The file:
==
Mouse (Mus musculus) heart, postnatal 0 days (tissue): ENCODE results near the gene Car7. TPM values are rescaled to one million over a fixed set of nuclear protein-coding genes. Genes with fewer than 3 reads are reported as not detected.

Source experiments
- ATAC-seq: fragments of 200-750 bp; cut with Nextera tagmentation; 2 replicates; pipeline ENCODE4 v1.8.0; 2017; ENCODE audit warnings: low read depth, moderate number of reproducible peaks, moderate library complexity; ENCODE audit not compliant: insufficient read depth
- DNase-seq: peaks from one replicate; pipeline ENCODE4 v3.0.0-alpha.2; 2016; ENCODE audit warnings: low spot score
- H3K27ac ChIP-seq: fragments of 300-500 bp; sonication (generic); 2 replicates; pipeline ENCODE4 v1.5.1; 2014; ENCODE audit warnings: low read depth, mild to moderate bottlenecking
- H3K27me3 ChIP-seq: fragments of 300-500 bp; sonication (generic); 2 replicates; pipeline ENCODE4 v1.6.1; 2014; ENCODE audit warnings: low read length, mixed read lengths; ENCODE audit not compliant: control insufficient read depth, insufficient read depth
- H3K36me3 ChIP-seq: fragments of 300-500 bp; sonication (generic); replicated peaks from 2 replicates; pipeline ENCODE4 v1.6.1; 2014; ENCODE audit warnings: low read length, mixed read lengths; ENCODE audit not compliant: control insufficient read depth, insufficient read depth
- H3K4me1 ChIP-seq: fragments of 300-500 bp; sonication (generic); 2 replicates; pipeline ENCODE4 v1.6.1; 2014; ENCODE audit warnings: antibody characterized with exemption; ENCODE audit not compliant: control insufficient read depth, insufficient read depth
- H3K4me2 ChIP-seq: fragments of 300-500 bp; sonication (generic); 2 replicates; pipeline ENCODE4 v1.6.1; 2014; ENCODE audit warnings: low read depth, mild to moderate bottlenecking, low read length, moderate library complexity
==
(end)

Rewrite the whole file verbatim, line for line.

Mouse (Mus musculus) heart, postnatal 0 days (tissue): ENCODE results near the gene Car7. TPM values are rescaled to one million over a fixed set of nuclear protein-coding genes. Genes with fewer than 3 reads are reported as not detected.

Source experiments
- ATAC-seq: fragments of 200-750 bp; cut with Nextera tagmentation; 2 replicates; pipeline ENCODE4 v1.8.0; 2017; ENCODE audit warnings: low read depth, moderate number of reproducible peaks, moderate library complexity; ENCODE audit not compliant: insufficient read depth
- DNase-seq: peaks from one replicate; pipeline ENCODE4 v3.0.0-alpha.2; 2016; ENCODE audit warnings: low spot score
- H3K27ac ChIP-seq: fragments of 300-500 bp; sonication (generic); 2 replicates; pipeline ENCODE4 v1.5.1; 2014; ENCODE audit warnings: low read depth, mild to moderate bottlenecking
- H3K27me3 ChIP-seq: fragments of 300-500 bp; sonication (generic); 2 replicates; pipeline ENCODE4 v1.6.1; 2014; ENCODE audit warnings: low read length, mixed read lengths; ENCODE audit not compliant: control insufficient read depth, insufficient read depth
- H3K36me3 ChIP-seq: fragments of 300-500 bp; sonication (generic); replicated peaks from 2 replicates; pipeline ENCODE4 v1.6.1; 2014; ENCODE audit warnings: low read length, mixed read lengths; ENCODE audit not compliant: control insufficient read depth, insufficient read depth
- H3K4me1 ChIP-seq: fragments of 300-500 bp; sonication (generic); 2 replicates; pipeline ENCODE4 v1.6.1; 2014; ENCODE audit warnings: antibody characterized with exemption; ENCODE audit not compliant: control insufficient read depth, insufficient read depth
- H3K4me2 ChIP-seq: fragments of 300-500 bp; sonication (generic); 2 replicates; pipeline ENCODE4 v1.6.1; 2014; ENCODE audit warnings: low read depth, mild to moderate bottlenecking, low read length, moderate library complexity